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    Click for a complete list of special discounts from
    merchants in the River Region throughout the week,
    as long as they present a valid Military ID.

  • Eric Salas, Montgomery Skyline, Montgomery Area Chamber of Commerce, Montgomery Chamber, MGMChamber, Montgomery Alabama
  • Montgomery Public Schools Report Card

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    Study up on the latest updates from Montgomery Public Schools.
     
    Montgomery Public Schools have been under a microscope in recent months. And with good reason. The system’s past poor performance across a range of categories has put the futures of area students at risk. Plus, the plight of Montgomery’s public education is tied to the progress and prosperity of the entire capital city, making education news and business news one and the same. MBJ asked Dr. Ann Moore, Superintendent of MPS for a snapshot of where things stand now as well as future plans.
     
    1 /What is the current status of MPS accreditation?
    MPS is accredited by AdvancED. We are under review. The AdvancED team will be back in December to look at our progress. We have been working very hard to address the issues they presented. We have six priorities we are focused on, and we are working daily to meet the requirements and ensure we pass our review. We will continue our efforts, and I am confident we will not only meet the required progress in December, but we will have our accreditation renewed in the spring.
     
    2 / What steps have been taken to make and show the improvements needed to better the accreditation situation?
    Each priority identified by AdvancED has a team dedicated to ensuring we will meet the associated standard. Many of the items were actually already done, the issue was that we had not properly documented it. We are now keeping careful records.
     
    3 / How can MPS ensure quality instruction in all of its schools?
    There are basically four parts to that answer. We have to work with colleges and universities to ensure the graduates from their teacher programs are prepared to go directly in the classroom. We have to do an excellent job of providing additional professional development in both the areas of subject matter and teach­ing/classroom management skills. We have to work to ensure that our evaluations of teachers are productive and help each person discover strengths and weaknesses and correct the latter. And we must be sure certain curriculum is aligned with state standards.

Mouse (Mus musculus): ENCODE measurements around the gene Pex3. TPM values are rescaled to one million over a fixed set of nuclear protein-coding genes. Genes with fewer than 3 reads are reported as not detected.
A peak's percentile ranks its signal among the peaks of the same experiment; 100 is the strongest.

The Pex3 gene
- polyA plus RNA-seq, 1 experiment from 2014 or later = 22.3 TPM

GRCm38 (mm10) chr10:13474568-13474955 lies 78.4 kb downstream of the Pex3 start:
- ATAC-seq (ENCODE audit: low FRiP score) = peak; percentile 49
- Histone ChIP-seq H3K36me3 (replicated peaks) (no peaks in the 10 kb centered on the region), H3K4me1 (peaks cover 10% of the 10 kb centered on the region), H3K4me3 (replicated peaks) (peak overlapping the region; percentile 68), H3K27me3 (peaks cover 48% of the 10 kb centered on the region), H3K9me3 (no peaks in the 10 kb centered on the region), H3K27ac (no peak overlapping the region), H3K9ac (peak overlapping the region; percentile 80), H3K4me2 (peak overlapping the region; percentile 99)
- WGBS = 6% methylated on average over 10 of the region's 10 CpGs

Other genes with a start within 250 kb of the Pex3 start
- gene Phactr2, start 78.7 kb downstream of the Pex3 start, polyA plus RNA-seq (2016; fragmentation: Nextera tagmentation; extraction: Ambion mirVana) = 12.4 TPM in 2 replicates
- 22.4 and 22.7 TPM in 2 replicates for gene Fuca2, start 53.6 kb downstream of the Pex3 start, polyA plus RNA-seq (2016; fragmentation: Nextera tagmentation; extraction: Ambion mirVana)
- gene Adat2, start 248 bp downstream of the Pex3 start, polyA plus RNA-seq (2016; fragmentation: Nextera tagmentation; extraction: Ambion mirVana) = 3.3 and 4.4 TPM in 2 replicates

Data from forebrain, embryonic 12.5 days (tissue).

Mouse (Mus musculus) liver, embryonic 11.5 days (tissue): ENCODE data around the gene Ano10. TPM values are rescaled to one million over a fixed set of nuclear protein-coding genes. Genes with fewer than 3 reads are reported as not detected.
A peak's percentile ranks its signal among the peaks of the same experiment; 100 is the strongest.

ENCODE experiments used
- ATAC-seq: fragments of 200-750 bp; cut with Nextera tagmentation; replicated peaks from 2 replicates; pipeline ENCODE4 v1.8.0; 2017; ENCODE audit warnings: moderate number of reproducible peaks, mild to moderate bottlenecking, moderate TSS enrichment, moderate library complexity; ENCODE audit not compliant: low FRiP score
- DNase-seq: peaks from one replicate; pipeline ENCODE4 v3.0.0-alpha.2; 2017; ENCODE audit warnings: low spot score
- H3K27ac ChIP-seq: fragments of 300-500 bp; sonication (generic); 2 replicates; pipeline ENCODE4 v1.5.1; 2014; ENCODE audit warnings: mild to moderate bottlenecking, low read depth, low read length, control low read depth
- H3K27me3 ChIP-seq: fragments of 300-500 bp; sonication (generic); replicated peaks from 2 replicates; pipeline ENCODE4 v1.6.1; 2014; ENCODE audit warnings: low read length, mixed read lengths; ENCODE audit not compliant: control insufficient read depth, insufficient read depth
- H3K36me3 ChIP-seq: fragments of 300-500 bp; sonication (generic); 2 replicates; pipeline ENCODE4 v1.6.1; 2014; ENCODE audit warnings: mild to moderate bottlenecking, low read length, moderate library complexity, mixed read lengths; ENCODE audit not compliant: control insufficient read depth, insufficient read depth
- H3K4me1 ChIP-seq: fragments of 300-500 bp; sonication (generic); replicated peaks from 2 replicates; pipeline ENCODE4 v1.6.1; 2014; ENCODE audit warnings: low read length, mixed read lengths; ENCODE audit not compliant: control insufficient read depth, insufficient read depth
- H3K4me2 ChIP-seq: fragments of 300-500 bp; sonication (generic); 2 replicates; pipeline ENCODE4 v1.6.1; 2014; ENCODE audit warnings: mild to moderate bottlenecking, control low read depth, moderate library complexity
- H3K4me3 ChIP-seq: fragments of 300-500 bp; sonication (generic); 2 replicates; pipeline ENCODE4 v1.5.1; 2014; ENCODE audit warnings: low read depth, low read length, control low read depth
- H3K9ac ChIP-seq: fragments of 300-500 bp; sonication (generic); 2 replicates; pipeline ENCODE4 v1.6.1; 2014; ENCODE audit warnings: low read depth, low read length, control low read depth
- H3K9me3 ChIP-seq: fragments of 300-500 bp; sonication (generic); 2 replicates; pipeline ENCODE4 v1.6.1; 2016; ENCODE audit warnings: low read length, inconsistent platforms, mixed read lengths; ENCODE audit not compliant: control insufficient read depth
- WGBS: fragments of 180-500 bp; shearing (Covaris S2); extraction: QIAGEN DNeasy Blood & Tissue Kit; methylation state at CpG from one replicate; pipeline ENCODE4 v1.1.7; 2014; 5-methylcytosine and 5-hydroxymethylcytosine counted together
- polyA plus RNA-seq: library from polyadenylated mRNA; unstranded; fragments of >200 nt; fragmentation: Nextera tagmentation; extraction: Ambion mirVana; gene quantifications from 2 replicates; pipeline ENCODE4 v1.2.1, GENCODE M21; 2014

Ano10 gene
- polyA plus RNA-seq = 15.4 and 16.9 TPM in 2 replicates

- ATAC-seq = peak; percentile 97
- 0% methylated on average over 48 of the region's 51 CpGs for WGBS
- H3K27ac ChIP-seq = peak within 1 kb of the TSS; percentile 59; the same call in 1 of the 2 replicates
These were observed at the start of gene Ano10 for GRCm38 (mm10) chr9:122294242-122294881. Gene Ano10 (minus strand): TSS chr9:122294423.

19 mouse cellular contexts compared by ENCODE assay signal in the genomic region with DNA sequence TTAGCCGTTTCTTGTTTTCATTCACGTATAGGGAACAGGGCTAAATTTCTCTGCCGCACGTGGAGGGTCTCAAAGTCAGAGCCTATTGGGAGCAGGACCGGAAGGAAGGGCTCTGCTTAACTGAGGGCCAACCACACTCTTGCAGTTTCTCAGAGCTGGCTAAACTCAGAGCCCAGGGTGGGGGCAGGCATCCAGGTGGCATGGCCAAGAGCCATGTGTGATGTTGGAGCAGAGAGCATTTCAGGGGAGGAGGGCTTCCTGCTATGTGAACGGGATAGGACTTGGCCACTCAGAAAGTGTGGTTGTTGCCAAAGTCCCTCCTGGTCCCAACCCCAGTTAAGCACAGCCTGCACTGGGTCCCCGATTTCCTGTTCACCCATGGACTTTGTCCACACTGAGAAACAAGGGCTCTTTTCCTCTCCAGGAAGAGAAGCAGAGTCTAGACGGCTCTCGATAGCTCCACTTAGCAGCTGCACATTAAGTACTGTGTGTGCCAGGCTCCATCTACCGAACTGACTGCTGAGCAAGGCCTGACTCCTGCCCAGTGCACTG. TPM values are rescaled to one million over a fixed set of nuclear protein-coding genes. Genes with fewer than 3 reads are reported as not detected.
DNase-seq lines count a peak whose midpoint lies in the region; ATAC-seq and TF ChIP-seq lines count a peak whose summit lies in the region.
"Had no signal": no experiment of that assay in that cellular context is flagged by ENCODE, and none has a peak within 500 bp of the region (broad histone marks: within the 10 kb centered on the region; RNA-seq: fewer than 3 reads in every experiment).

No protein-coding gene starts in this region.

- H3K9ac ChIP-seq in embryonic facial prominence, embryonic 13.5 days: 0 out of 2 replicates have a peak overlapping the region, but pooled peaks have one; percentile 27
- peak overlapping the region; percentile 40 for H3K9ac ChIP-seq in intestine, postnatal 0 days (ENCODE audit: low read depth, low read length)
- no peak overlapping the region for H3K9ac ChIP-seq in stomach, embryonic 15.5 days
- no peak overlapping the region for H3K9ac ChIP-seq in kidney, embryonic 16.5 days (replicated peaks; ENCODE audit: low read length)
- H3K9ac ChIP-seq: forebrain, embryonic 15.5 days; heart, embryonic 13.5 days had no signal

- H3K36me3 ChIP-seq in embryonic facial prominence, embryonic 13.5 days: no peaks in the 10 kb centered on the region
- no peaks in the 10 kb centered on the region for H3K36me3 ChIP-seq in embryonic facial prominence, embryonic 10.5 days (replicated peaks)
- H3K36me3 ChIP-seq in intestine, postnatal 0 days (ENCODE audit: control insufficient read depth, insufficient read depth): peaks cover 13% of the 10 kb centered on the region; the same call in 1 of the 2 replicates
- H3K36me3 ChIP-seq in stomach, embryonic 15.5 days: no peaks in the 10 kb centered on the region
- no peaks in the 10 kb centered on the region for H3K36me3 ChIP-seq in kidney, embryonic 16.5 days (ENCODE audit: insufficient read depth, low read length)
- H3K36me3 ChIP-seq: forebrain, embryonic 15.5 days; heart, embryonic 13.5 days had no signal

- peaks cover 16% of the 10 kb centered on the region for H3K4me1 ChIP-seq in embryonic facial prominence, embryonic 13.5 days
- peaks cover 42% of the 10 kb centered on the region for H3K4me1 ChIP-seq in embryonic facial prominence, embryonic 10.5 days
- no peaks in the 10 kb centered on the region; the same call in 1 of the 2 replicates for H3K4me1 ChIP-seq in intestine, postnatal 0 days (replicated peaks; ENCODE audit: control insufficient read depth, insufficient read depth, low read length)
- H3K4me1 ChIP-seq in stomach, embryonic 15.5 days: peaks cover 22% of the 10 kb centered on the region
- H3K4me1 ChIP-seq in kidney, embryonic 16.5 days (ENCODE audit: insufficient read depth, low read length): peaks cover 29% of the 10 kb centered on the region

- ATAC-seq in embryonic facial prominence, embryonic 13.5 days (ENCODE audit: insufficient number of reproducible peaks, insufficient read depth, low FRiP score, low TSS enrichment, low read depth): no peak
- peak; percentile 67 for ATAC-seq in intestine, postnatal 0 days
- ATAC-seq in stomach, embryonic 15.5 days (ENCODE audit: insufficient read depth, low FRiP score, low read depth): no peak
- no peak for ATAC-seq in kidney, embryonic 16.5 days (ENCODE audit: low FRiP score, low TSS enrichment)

4 / What can concerned parents, community members and business leaders do to help?
    Parental involvement is critical. Students need to know that parents see education as import­ant, and that parents have expectations they have to meet. Parents should keep up with student grades and assignments. We make that easy with the MPS Parent Portal. They can see their child’s grades and other important information online. They should also be in communication with teachers and school administration. And they should be members of the school’s PTA/PTSA and attend meetings.
     
    We have incredible support from many community members and business leaders. That was especially evident during the days immediately following the BTW fire. We always need more volunteers and partners. The eas­iest thing to do is to go to your neighborhood school and say “how can I help?”
     
    5 / What is needed to ensure futurefinancial stability for the system?
    We hope that the community and business leaders will get behind the work the Montgom­ery County Commission is considering that would allow for a vote to raise the ad valorem taxes to support schools. We are at the state minimum of 10 mills – the lowest of any school system our size in the state.
     
    6 / What is currently being done to enact and show fiscal responsibil­ity (cutting waste, apply staff reductions to reflect loss of students, etc.)?
    Our finances are literally open books. Anyone can come and look at the “books.” Much of our information is online, including our checkbook. Many people think we are top heavy in the central office, but that is not true. In fact, the state says that 5 percent or less of a system’s budget should go to central administration. We are under 4 percent. We need to cut approxi­mately $9 million out of our 2018-2019 budget to maintain our state mandated reserve of about $19 million. We are working on ways to do that.
     
     
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